Cancer patients to get free rides thanks to Livestrong Foundation

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by JIM BERGAMO / KVUE News and photojournalist JOHN GUSKY

Bio | Email | Follow: @JimB_KVUE

kvue.com

Posted on January 8, 2013 at 7:23 PM

Updated Tuesday, Jan 8 at 11:14 PM

AUSTIN -- Hundreds of cancer patients may soon be able to get to and from their medical appointments thanks to a new transportation program started by the Livestrong Foundation.

Cecile Hollyfield got an unexpected and unwanted birthday gift just a couple of months ago. She was diagnosed with breast cancer.

"I found something like a small, Mexican lime," Hollyfield said. "The next week it was a lemon. About two weeks later it felt like the HEB produce truck, so it was fast growing and I needed to get things taken care of quickly."

Hollyfield lives alone and doesn't own a vehicle.

"Suddenly my whole world stopped and I was immersed in cancer diagnosis and treatments options, where things were located and how was I going to get there since I didn't have a car," said Hollyfield. "Just all these things. I had no idea what were the answers. There was a lot of despair. I didn't know what I was going to do. I came across Livestrong."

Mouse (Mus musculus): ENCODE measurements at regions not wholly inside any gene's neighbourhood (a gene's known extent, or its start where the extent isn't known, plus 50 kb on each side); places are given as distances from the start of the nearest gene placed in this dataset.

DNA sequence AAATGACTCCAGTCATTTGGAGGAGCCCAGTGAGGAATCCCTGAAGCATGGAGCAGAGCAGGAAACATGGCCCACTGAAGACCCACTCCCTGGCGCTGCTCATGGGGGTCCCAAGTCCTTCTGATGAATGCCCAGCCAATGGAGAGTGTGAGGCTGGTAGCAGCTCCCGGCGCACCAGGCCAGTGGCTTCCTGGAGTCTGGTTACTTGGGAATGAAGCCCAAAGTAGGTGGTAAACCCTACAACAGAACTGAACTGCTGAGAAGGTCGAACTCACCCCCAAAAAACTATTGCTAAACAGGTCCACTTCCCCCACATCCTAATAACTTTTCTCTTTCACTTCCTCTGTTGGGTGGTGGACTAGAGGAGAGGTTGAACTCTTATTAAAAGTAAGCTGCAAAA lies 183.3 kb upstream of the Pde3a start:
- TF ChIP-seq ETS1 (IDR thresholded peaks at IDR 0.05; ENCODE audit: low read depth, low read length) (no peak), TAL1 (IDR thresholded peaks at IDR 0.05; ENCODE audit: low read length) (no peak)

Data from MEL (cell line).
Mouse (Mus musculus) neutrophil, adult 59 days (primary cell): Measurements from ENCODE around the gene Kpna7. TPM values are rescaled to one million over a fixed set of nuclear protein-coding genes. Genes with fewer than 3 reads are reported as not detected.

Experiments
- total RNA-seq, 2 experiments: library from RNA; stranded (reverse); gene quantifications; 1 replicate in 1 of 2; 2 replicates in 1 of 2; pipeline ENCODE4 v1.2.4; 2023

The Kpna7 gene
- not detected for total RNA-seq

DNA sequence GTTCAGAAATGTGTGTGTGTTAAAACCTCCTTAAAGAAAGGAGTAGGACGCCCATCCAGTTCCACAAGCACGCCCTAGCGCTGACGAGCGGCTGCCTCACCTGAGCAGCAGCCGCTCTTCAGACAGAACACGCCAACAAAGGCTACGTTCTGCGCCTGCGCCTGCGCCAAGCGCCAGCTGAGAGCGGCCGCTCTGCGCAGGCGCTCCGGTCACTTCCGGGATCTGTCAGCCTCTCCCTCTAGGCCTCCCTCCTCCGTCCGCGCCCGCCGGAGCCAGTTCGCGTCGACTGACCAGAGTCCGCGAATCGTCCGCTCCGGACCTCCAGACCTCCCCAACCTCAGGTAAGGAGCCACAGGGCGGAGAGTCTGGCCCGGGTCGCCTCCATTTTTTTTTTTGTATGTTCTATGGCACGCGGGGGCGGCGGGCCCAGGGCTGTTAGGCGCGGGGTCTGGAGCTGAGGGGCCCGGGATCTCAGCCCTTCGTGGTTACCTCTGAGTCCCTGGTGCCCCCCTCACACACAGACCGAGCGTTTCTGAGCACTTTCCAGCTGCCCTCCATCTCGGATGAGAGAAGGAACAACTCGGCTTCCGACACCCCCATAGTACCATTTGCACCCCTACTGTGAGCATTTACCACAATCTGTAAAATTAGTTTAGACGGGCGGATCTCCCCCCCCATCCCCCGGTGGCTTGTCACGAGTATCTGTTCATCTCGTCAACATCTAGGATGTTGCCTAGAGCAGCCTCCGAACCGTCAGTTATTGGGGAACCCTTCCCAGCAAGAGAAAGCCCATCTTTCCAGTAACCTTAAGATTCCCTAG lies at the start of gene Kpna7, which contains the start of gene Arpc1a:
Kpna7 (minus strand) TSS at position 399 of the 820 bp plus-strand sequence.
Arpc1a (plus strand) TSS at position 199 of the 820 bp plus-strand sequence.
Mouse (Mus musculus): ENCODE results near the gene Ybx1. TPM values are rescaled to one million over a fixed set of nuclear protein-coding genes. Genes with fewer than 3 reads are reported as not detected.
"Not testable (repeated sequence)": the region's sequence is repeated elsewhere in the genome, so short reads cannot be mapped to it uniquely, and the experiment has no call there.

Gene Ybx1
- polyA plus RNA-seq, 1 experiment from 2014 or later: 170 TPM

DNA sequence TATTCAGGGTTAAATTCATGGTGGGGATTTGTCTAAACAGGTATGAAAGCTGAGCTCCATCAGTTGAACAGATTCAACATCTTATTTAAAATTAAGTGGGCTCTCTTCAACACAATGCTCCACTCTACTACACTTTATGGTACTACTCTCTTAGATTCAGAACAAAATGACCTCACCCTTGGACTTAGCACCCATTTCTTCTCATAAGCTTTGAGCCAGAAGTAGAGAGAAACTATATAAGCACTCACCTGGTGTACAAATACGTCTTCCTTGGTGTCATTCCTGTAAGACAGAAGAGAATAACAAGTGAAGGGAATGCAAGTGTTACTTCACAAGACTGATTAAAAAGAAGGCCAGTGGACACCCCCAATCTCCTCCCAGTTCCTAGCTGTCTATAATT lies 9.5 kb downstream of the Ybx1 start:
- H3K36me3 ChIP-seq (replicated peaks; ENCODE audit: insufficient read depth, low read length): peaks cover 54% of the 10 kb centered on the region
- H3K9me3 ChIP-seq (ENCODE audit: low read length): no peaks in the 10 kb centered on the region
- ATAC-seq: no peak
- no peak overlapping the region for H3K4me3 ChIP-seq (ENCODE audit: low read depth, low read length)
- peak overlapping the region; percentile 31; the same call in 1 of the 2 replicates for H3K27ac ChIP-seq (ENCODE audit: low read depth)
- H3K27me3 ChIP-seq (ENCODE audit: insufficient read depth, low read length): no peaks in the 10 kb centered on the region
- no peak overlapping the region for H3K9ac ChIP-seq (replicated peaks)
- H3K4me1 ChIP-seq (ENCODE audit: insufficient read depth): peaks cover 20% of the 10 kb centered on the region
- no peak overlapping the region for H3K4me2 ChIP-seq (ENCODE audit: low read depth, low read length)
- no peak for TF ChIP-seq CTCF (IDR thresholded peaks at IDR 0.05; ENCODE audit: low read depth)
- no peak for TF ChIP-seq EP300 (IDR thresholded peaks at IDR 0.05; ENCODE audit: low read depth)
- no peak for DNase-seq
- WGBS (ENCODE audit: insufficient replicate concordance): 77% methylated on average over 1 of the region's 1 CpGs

Specifically the newly created Livestrong Transportation Program.

"The Livestrong Transportation Program is critical, because it just removes another barrier," said Doug Ulman, the Livestrong Foundation President and CEO. "The fact that people in our community who are facing cancer could jeopardize their therapy or their ultimate survival because of a lack of transportation is unacceptable."

The Livestrong Transportation Program will take Travis County cancer patients who register, to and from their medical appointments. The program is volunteer-based. Currently there are 24 volunteers, but the program needs to many more.

"Depending on how many rides a person needs that could take five to six volunteers just for one person's needs," said Athan Schindler, the Livestrong Foundation Navigation Manager.

Hollyfield said just having the physical logistics worked out has helped her as she prepares for her chemotherapy treatments which begin in about a week.

"There are times when the future has looked so bleak that all I could see was black bricks surrounding me," said Hollyfield. "Livestrong hasn't changed what mostly my problems are, but it's changed my perception in what I can do about them. For that I am profoundly grateful."
 
To make the transportation program work, Livestrong has partnered with Car2go, Faith In Action caregivers and the Seton Shivers Center.

Livestrong Foundation representatives say there are hundreds of cancer patients in Travis County that need rides. If you're interested in becoming a volunteer driver, check out this link: www.Livestrong.org/givearide

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